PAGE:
In this regard, greater collaboration between organizations who are developing and issuing guidance for increasing the reach of the SDGs to corporate audiences is very important. Such collaboration and alignment will enhance measurement, innovation and performance.
The world is placing a great deal of attention on the SDGs and is focused on measuring the private sector’s contribution. The required scale will only be achieved when companies and governments invest energy in making SDG integration clear and simple for key decision-makers, making the knowledge and acceptance of the SDGs a pre-requisite for doing business.
By working together, governments, companies and investors will be able to ensure that reported information is both relevant and reliable for informing decision-making and capital allocation.
Tatiana Krylova, UNCTAD said: “Enterprise reporting has a critical role in the 2030 Agenda for Sustainable Development as it can enrich and enhance the SDG monitoring mechanism by providing stakeholders with means to assess the economic, environmental and social impacts of companies on sustainable development. However, further efforts on integration of sustainability information into companies reporting cycle, enhancing quality and comparability of sustainability reporting are needed to facilitate that role. Current work of the Intergovernmental Working Group of Experts on International Accounting and Reporting (ISAR) of UNCTAD on selection of a limited number of core baseline SDG indicators would assist companies and policy makers, as well as other stakeholders, to deliver reporting on the private sector contribution to the SDGs in a consistent and comparable manner.”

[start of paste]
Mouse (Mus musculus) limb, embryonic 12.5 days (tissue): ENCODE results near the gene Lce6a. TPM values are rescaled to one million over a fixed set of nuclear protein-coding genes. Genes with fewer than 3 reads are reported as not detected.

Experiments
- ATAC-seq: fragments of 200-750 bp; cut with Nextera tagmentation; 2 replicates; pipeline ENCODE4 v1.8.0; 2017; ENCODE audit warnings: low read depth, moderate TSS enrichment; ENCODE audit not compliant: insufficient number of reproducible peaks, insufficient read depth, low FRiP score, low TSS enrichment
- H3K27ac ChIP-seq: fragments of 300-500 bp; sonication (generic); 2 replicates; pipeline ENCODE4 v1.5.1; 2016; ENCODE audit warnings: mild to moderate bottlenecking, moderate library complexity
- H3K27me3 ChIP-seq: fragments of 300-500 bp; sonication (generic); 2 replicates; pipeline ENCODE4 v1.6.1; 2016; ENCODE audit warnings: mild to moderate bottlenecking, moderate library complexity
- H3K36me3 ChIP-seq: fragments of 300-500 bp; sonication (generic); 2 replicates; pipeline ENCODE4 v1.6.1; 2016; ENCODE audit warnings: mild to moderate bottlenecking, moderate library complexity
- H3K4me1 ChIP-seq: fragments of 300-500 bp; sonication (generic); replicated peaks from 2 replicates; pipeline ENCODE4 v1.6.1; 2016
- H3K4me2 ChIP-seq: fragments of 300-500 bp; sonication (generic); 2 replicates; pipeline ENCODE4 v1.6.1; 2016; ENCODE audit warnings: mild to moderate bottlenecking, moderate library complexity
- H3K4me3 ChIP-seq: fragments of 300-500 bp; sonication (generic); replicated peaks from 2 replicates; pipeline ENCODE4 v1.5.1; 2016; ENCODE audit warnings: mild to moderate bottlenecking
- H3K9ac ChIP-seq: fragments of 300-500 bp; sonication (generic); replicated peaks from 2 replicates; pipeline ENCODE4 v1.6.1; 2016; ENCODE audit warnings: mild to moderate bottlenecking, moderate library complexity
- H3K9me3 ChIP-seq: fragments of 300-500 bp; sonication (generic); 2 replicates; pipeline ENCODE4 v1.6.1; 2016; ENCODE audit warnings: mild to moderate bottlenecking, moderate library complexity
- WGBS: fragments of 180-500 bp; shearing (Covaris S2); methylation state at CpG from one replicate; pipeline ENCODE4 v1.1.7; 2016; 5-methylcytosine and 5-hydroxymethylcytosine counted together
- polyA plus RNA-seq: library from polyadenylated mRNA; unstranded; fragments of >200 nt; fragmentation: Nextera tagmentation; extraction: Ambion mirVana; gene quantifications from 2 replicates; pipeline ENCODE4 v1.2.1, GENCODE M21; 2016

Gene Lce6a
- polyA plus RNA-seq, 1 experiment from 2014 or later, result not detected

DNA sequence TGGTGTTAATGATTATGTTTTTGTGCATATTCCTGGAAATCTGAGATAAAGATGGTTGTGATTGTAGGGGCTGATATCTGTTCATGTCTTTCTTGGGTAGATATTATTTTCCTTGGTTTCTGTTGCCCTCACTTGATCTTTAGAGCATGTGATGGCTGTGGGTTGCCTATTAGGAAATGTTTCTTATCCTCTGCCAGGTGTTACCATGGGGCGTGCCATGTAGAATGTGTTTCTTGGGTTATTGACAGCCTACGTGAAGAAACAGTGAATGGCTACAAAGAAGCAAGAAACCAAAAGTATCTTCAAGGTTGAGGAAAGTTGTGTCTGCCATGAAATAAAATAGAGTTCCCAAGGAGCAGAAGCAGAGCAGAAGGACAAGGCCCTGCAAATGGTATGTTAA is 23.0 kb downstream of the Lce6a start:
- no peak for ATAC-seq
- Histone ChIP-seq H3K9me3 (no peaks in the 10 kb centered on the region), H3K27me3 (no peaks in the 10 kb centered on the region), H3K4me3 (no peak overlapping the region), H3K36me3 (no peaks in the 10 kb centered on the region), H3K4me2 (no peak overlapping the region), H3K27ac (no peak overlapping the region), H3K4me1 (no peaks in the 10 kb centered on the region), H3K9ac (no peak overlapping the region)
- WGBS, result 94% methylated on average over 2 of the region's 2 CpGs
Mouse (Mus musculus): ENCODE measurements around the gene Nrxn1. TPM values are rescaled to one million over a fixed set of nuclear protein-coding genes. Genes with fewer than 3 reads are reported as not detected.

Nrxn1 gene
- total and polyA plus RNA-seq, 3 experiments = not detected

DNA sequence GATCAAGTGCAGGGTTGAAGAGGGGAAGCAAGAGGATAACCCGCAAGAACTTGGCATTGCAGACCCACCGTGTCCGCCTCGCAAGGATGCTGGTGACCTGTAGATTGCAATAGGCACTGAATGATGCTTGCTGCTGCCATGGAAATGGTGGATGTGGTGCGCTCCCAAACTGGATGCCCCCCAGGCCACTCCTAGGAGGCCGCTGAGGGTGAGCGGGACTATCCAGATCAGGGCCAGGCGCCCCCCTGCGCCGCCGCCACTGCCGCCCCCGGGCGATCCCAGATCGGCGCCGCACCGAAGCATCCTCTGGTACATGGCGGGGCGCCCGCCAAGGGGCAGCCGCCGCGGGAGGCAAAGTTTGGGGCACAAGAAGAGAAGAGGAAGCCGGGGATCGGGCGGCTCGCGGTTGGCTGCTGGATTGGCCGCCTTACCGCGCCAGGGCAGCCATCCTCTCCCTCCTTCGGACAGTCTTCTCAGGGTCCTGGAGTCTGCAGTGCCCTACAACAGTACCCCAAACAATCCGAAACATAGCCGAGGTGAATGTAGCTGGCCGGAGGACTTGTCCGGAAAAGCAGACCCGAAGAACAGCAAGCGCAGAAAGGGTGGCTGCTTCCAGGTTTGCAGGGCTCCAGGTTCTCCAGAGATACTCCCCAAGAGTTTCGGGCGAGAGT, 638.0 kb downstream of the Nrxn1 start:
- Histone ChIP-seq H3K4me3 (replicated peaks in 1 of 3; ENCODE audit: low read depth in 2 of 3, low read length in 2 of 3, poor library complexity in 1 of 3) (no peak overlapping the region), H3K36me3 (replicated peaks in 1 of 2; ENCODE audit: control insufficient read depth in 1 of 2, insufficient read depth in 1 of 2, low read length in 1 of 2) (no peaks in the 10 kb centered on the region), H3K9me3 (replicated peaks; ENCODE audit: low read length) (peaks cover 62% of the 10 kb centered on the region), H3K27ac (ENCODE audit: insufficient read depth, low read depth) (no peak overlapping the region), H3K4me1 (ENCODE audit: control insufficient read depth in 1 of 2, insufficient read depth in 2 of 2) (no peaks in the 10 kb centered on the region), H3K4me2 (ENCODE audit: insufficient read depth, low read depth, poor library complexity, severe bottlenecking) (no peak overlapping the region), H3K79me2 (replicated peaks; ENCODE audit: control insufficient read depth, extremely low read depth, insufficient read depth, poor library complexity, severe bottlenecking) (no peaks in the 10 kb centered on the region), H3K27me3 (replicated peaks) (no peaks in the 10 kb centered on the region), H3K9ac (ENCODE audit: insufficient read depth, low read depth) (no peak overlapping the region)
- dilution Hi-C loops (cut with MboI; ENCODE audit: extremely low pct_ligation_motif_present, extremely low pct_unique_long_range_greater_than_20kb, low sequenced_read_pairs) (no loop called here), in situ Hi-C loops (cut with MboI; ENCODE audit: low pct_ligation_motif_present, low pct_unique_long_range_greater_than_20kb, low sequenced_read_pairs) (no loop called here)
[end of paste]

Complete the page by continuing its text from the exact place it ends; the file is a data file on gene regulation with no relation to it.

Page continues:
Peter Bakker, President and CEO at WBCSD said: “The SDGs provide business with a powerful agenda for the future we want. By carefully considering how their strategy and actions can impact the SDGs, companies are able to better manage their risks and unlock historic opportunities – all while helping to move the world towards the delivery of a more sustainable and inclusive future. This event underlines the importance of measuring companies progress against the SDGs in corporate reporting.”
Richard Howitt, CEO, IIRC said: “The United Nations has identified the integration of reporting as a critical target for achieving the Sustainable Development Goals. Businesses who commit to the SDGs will not simply be contributing to the global goals for the sake of the planet, but at the same time helping to ensure the stability and sustainable development for the business itself. The IIRC’s vision includes sustainable development at its heart and so we believe it is timely to demonstrate how integrated reporting can be harnessed by those organizations whose strategy is to align to the SDGs. I encourage greater integration of initiatives aligned to the SDGs to accelerate adoption by business and investors into their core activities.”
Paul Hurks, Director International Affairs, NBA said: “The increasing quest by investors for corporate reporting on SDGs emphasizes that SDG information is in fact pre-financial information. Inclusion of SDGs in business’ strategy is inevitable for business to keep a long term license to operate in sustainability terms but implicitly also to keep the business viable in financial terms.”